The Genetic Epidemiology of Age-related Hearing Impairment

Student thesis: Doctoral ThesisDoctor of Philosophy


Age-related hearing impairment (ARHI) affects 46% of the population over the age of 48 and with increasing life expectancy in Western nations, this incidence is likely to rise. The causes for this disorder are still poorly understood but there is known to be a heritable component of around 65%. In addition, epigenetic regulation of gene expression changes over time and may explain many age-related traits. The basis of this research was to explore genetic and epigenetic factors in ARHI to understand better the mechanisms involved in its pathology.
Hearing data were obtained from female volunteers of the TwinsUK register using the gold standard measure, air-conduction pure-tone audiometry and a web-based speechin-noise perception test. The prevalence of ARHI in TwinsUK was comparable to previous reports. Heritability estimates based on the classical twin model confirmed a moderate heritability of hearing ability in TwinsUK, supporting the use of this sample in genetic association studies. Genome-wide association with hearing ability was performed in TwinsUK but no genome-wide significant polymorphisms were identified possibly due to inadequate sample size. Accordingly, the data were combined with existing genome-wide association studies (GWAS) of hearing function from the G-EAR
consortium. This meta-analysis resulted in a genome-wide significant association with an exonic SNP of the SIK3 gene encoding salt-inducible kinase 3, a novel gene reported to regulate metabolism and skeletal development via HDAC4. Immunohistochemistry of sik3 in mouse models confirmed striking expression profiles A small epigenome-wide association study of hearing ability in TwinsUK (n=115) revealed an epigenome-wide significant association with a probe in the promoter region of TCF25. Epigenome-wide associations at two highly associated probes (TCF25 and POLE) were replicated in an independent sample from TwinsUK (n=203). DNA methylation at these genes was negatively correlated with expression of the same, indicating gene expression repression by DNA methylation. Furthermore, using identical twins discordant for hearing loss, differentially methylated regions were found at genes ACP6 and CCNDBP1.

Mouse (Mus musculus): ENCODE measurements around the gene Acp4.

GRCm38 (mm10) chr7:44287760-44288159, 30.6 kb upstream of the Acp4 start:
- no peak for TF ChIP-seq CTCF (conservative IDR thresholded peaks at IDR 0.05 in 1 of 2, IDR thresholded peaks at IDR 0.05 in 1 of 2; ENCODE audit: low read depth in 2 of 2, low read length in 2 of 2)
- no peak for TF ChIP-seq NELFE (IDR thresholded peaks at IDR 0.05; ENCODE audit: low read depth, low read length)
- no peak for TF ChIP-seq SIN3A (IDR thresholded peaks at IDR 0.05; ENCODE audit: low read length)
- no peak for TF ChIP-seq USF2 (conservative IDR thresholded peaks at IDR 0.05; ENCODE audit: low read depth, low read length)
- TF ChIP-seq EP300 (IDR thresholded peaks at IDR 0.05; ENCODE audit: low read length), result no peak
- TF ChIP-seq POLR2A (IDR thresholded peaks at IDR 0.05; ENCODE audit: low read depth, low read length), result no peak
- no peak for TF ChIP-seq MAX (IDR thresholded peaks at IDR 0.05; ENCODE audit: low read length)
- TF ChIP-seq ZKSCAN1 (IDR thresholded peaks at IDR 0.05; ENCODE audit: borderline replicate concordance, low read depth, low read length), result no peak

This research supports a role of common genetic variants in ARHI, including the novel association with SIK3, which may be essential for healthy hair cell development and maintenance of spiral ganglion cells with increased age. Differentially methylated in hair cells and spiral ganglion cells of mouse cochlea, validating a putative function of SIK3 in hearing ability.
regions were significantly associated with ARHI and showed an effect on gene
expression despite small sample size, supporting a role of epigenetic modifications in ARHI. This research is the first to report genome-wide significant association with SIK3 and epigenome-wide significant associations at TCF25 with ARHI, which may shed light on the pathways involved in this disabling condition.
Date of Award2015
Original languageEnglish
Awarding Institution
  • King's College London
SupervisorFrances Williams (Supervisor) & Tim Spector (Supervisor)

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